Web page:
I slowly pushed my trolley out of Arrivals at 1:15am, intending to sit in the airport until departing on the 8am flight home to Aitutaki. As I passed a few people sitting on a bench encircling a tree, a woman I didn’t recognise said, “Welcome home, Sweetie.” I think she recognised me from the photo above my Saturday column in CINews. Rather desperate for the loo, I asked her to watch my bags while I went.
After I came back, we started chatting. Finally, I asked her name. I casually mentioned that I planned to stay in the airport to await my final flight. “No, you’re not,” she said, “you’re coming home with me.”
At first I thought, “I don’t even know her,” and politely turned down her invitation. As we continued to talk, she once again urged me to come home and at least rest for a while on a comfortable bed. So, I accepted. She was there because she had agreed to fill in as a taxi driver for any stranded passengers. At that moment two young women and a baby emerged from the arrivals area. They had no actual address for the villa where they were meant to stay, and so the driver “guessed” from what they told her. We ended up going up and down various driveways, making calls from her cell phone, and after an hour, discovered that the place was actually back where we had come from in the opposite direction.
One of the young women, whose cell phone was dying, finally found the message her aunt had sent her, but still with no clear directions. “It’s a house with a green peaked roof, and it’s ‘lagoon’ something.” As it was pitch black, color was not helpful. And “lagoon” didn’t help either. Oy!
My hostess later told me that this was a common occurrence and that she often spent hours searching for her passengers’ accommodation. Throughout the hour and a half we drove around, never once did she show anything but patience and kindness, even after the young women finally arrived at their destination. When I acknowledged her for these virtues, she said, “Well, really for me, this is a service. Others would have just dropped them off, but I can’t do that.”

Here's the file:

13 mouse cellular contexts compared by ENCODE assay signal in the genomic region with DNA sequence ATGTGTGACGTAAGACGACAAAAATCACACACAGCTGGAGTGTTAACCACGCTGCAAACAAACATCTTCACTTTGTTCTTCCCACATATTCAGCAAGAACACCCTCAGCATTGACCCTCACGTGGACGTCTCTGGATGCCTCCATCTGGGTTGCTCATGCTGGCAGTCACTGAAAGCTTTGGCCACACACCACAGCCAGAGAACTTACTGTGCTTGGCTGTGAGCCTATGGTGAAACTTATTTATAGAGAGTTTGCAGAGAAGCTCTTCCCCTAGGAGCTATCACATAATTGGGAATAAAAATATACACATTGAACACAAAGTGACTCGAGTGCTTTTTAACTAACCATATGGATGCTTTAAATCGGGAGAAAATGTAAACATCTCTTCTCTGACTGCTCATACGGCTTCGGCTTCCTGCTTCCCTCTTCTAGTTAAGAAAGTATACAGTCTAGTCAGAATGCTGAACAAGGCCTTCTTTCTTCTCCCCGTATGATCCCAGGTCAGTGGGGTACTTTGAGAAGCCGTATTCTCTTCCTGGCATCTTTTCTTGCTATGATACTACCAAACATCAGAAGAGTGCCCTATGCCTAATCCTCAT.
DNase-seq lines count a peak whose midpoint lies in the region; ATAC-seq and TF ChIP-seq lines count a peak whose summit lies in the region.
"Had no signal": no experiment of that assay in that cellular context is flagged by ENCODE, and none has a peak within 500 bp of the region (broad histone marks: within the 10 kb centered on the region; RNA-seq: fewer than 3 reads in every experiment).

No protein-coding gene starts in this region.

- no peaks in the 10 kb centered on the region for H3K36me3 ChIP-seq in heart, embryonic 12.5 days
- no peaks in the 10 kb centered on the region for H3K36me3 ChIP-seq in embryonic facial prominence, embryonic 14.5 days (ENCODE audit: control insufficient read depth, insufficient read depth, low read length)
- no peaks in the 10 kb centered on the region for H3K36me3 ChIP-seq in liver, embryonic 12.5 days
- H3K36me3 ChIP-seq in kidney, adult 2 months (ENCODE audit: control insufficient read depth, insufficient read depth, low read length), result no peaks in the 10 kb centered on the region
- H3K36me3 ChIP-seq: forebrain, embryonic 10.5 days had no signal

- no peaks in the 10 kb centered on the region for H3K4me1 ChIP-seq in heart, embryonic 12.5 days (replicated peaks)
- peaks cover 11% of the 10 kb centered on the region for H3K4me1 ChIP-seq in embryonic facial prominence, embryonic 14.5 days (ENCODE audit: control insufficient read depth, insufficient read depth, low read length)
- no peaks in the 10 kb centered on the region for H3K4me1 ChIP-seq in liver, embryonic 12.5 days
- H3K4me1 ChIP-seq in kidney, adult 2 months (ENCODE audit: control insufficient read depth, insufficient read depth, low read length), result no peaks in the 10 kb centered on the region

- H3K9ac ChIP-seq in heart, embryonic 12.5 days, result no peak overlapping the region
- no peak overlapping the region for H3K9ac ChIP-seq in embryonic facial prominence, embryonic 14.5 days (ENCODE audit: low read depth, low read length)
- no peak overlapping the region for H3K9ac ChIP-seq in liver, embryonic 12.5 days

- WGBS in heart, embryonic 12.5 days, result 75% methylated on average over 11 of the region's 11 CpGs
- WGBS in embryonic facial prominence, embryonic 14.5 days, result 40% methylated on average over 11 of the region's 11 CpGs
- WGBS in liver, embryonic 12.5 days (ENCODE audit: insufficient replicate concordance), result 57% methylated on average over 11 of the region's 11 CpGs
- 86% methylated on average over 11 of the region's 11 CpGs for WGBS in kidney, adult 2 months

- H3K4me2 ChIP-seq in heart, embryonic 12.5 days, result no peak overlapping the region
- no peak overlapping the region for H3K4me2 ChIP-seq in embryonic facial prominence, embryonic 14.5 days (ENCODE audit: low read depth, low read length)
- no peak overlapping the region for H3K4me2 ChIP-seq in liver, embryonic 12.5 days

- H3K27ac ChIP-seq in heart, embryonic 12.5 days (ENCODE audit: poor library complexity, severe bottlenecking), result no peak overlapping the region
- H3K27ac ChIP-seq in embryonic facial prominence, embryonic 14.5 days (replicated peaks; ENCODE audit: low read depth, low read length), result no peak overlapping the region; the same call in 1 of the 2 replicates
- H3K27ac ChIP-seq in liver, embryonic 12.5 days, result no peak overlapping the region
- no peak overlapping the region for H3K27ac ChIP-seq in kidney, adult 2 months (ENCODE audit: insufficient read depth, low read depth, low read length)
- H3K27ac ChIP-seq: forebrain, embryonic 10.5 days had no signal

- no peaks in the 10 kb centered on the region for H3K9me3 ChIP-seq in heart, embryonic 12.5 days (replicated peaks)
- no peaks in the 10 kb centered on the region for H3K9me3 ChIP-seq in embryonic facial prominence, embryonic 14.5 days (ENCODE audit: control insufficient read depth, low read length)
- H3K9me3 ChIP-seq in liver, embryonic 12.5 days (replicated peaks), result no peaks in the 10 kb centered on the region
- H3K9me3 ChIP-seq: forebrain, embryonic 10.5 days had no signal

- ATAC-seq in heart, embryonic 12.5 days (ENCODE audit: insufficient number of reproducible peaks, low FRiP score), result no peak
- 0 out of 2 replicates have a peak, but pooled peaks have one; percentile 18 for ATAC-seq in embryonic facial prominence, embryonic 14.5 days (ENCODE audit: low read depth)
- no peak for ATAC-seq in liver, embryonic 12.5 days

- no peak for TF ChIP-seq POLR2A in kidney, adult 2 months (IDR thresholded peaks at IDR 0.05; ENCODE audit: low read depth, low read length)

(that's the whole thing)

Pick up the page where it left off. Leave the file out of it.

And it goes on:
I thought to myself, “Maybe she really is an angel,” as there was not a trace of annoyance at what had happened, despite the lack of any apology from the passengers. We finally arrived at her home about 3:30am. It was immaculately clean, and she gave me a choice of two beautiful bedrooms, one of which had a king size bed with a dozen pillows, and a sparkling clean bathroom beside it. I had a few hours of deep sleep and awoke in time to return to the airport with time to spare for my flight. I wanted to reimburse her at least for the petrol she had used, but she refused. A good thing, as I only had a few New Zealand dollars in my wallet.
As we chatted, I noticed the sweetness in her voice, and the virtues sprinkled in her language. Where in the world would you find this kind of hospitality, which this woman generously offers to weary travelers?
Her husband, who drove me back to the airport said, “You’re not the first, and you won’t be the last.” Even though the taxi was part of their livelihood, he didn’t expect payment either. Virtues are alive and well in Paradise.
Hebrews 13:2 says, “Be not forgetful”.